Some advocates credit improvements in the criminal-legal system for a sharp drop in domestic violence rates over the past three decades. But as Leigh Goodmark, who directs the Gender Violence Clinic at the University of Maryland Carey School of Law, notes in her book Decriminalizing Domestic Violence, that dip mirrors a decline in crime rates generally. In recent years, domestic violence rates have fallen more slowly than crime overall, while domestic homicides rose. Despite hundreds of millions of dollars invested in improving the ways police, prosecutors, and judges respond to abuse, more than half of victims of nonfatal abuse never report it to the police. A 2015 survey found that survivors often feel dismissed or blamed by police and said they feared reprisal or consequences such as losing housing or custody of their children. Others simply don’t want their partner to be arrested. Calling the police sets in motion a process that victims have little control over. And although there is little recent data available, two studies in the 1990s indicated that police have their own domestic violence problems, with as many as 40 percent of officers’ families experiencing domestic violence, compared with 10 percent of families in the general population.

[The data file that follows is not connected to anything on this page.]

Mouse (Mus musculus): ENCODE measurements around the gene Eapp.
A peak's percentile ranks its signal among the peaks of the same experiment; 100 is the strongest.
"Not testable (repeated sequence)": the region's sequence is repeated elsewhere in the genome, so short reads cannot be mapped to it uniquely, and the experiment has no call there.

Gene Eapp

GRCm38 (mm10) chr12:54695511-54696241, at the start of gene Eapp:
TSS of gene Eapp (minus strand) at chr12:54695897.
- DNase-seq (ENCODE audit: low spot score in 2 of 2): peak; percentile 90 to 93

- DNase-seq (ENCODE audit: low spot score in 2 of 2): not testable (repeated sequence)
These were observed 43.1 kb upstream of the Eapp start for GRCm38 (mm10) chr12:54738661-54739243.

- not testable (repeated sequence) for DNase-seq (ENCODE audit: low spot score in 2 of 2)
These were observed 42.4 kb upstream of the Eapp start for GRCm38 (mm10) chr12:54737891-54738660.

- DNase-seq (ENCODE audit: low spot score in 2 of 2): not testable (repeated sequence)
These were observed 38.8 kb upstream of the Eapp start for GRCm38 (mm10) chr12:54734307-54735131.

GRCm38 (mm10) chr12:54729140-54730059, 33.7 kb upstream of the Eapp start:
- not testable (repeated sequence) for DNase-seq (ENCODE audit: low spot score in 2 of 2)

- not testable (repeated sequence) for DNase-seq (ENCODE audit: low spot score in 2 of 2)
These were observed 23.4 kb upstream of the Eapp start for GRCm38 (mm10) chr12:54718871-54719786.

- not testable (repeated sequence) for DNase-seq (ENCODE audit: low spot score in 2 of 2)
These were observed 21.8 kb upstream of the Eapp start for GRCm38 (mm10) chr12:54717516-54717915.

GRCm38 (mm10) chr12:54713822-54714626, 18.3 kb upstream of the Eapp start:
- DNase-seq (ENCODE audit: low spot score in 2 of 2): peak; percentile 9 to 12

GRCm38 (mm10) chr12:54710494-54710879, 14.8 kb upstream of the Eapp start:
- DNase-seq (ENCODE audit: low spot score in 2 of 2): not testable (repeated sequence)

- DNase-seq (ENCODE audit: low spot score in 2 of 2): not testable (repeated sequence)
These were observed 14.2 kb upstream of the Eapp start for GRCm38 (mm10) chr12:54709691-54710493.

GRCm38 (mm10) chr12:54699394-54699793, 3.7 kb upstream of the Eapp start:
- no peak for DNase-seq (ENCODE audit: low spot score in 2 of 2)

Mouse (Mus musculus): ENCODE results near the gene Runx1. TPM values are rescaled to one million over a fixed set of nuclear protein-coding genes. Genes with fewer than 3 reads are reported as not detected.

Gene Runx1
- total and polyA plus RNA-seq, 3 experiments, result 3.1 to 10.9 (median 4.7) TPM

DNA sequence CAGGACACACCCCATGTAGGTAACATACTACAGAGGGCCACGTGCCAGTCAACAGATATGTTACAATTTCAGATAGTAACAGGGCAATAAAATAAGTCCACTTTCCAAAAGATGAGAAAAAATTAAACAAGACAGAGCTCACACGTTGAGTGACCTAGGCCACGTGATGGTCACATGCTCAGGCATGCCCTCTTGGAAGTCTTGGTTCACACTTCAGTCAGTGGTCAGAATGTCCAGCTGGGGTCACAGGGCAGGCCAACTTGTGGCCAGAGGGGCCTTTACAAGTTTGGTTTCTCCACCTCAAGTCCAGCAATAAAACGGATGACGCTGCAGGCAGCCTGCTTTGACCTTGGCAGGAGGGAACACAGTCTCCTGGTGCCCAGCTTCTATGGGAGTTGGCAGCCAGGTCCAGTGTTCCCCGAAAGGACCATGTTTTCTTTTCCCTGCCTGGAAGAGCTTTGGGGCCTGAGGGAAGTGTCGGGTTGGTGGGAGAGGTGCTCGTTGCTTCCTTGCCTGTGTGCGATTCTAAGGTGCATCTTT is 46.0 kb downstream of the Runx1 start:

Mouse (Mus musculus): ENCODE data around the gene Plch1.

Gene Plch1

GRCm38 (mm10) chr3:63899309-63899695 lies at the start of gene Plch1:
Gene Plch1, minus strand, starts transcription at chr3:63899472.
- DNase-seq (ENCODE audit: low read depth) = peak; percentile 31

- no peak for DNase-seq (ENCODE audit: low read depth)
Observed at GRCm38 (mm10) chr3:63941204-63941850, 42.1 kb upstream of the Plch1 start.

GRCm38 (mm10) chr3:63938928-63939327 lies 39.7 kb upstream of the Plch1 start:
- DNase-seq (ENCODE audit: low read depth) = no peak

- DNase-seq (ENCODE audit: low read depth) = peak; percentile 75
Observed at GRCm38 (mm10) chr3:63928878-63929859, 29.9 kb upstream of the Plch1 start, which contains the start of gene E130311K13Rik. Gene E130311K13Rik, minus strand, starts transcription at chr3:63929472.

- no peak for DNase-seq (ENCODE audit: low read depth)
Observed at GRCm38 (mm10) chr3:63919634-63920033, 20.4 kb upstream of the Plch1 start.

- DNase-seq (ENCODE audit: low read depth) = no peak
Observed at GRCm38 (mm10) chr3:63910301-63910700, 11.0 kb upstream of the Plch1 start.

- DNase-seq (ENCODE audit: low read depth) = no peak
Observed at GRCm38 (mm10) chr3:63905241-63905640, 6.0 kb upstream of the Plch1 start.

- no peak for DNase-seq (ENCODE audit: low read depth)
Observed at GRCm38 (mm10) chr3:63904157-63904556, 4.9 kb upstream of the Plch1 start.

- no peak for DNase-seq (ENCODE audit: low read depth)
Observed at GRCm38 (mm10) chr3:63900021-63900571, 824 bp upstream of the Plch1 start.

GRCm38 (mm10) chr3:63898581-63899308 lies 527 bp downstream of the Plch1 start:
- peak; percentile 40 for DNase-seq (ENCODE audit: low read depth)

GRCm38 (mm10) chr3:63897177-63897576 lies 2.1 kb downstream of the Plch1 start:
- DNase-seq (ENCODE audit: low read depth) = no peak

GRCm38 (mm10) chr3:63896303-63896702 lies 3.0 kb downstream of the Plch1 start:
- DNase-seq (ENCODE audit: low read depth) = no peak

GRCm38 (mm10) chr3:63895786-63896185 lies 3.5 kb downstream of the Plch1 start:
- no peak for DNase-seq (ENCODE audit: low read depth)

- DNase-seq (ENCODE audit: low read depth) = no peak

Conversations about what Nan Stoops, a 40-year veteran of anti-violence work, calls the “unholy alliance” between the anti-violence movement and criminal-legal system gained particular urgency this year, as the isolation provoked by Covid-19 intensified concerns about domestic violence and as the Black Lives Matter movement advanced discussion about police reform. “We are having really hard conversations about what this means for us and how it’s going to change our work,” said Stoops, who is a strategic adviser to the Washington State Coalition Against Domestic Violence. In June, domestic violence coalitions from more than 30 states released a remarkable letter accounting for the ways in which their movement invested in the criminal-legal system at the expense of Black and Indigenous communities and other people of color and calling for “divestment and reallocation” of resources.